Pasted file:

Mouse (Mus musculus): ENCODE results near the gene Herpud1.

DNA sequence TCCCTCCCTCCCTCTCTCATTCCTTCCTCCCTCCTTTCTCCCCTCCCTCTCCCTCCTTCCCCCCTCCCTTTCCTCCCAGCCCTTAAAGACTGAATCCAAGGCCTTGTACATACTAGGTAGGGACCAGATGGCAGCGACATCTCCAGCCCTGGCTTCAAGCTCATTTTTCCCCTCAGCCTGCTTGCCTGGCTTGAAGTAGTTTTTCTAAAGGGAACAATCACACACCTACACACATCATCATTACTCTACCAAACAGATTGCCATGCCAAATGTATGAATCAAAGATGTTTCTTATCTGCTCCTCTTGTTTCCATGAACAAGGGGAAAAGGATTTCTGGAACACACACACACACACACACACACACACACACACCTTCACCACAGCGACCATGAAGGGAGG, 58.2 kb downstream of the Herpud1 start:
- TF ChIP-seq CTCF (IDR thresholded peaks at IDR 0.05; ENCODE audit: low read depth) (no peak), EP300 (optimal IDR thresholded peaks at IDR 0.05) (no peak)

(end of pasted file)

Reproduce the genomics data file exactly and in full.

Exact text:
Mouse (Mus musculus): ENCODE results near the gene Herpud1.

DNA sequence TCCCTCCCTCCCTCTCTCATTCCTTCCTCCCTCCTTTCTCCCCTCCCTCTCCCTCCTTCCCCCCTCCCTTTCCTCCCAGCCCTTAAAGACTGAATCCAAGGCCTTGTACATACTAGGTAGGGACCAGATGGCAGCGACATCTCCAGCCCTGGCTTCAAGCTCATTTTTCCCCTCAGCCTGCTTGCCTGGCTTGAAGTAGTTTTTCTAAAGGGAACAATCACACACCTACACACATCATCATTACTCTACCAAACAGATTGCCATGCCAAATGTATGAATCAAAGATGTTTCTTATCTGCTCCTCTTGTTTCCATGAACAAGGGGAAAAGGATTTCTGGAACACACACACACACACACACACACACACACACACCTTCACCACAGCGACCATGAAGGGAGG, 58.2 kb downstream of the Herpud1 start:
- TF ChIP-seq CTCF (IDR thresholded peaks at IDR 0.05; ENCODE audit: low read depth) (no peak), EP300 (optimal IDR thresholded peaks at IDR 0.05) (no peak)